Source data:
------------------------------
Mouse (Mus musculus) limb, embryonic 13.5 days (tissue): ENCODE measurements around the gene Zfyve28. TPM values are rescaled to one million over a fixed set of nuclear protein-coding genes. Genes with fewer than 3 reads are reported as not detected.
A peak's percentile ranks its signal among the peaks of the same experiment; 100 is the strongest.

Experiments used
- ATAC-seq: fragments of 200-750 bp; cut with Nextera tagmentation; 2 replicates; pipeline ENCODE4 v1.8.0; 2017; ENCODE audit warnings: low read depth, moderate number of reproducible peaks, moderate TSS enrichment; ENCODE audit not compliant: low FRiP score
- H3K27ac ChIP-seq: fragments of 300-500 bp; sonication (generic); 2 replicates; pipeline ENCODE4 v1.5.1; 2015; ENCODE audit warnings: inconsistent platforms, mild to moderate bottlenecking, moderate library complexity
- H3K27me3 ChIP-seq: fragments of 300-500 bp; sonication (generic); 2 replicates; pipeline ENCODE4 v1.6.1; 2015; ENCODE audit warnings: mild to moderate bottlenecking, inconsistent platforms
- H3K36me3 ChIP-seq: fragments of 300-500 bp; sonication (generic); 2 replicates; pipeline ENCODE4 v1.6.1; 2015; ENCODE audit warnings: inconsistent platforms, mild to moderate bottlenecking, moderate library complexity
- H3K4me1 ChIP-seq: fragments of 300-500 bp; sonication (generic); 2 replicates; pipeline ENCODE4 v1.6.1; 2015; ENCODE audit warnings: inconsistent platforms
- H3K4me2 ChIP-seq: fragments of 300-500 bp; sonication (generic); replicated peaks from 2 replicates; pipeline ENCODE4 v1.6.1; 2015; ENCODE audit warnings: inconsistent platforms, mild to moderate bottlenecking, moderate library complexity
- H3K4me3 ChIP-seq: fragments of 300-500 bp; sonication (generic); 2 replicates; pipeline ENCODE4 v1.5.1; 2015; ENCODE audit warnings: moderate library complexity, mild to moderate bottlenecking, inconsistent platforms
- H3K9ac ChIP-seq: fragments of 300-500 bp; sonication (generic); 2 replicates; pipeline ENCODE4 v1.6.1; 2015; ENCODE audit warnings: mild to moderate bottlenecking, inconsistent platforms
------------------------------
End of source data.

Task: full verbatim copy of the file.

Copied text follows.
Mouse (Mus musculus) limb, embryonic 13.5 days (tissue): ENCODE measurements around the gene Zfyve28. TPM values are rescaled to one million over a fixed set of nuclear protein-coding genes. Genes with fewer than 3 reads are reported as not detected.
A peak's percentile ranks its signal among the peaks of the same experiment; 100 is the strongest.

Experiments used
- ATAC-seq: fragments of 200-750 bp; cut with Nextera tagmentation; 2 replicates; pipeline ENCODE4 v1.8.0; 2017; ENCODE audit warnings: low read depth, moderate number of reproducible peaks, moderate TSS enrichment; ENCODE audit not compliant: low FRiP score
- H3K27ac ChIP-seq: fragments of 300-500 bp; sonication (generic); 2 replicates; pipeline ENCODE4 v1.5.1; 2015; ENCODE audit warnings: inconsistent platforms, mild to moderate bottlenecking, moderate library complexity
- H3K27me3 ChIP-seq: fragments of 300-500 bp; sonication (generic); 2 replicates; pipeline ENCODE4 v1.6.1; 2015; ENCODE audit warnings: mild to moderate bottlenecking, inconsistent platforms
- H3K36me3 ChIP-seq: fragments of 300-500 bp; sonication (generic); 2 replicates; pipeline ENCODE4 v1.6.1; 2015; ENCODE audit warnings: inconsistent platforms, mild to moderate bottlenecking, moderate library complexity
- H3K4me1 ChIP-seq: fragments of 300-500 bp; sonication (generic); 2 replicates; pipeline ENCODE4 v1.6.1; 2015; ENCODE audit warnings: inconsistent platforms
- H3K4me2 ChIP-seq: fragments of 300-500 bp; sonication (generic); replicated peaks from 2 replicates; pipeline ENCODE4 v1.6.1; 2015; ENCODE audit warnings: inconsistent platforms, mild to moderate bottlenecking, moderate library complexity
- H3K4me3 ChIP-seq: fragments of 300-500 bp; sonication (generic); 2 replicates; pipeline ENCODE4 v1.5.1; 2015; ENCODE audit warnings: moderate library complexity, mild to moderate bottlenecking, inconsistent platforms
- H3K9ac ChIP-seq: fragments of 300-500 bp; sonication (generic); 2 replicates; pipeline ENCODE4 v1.6.1; 2015; ENCODE audit warnings: mild to moderate bottlenecking, inconsistent platforms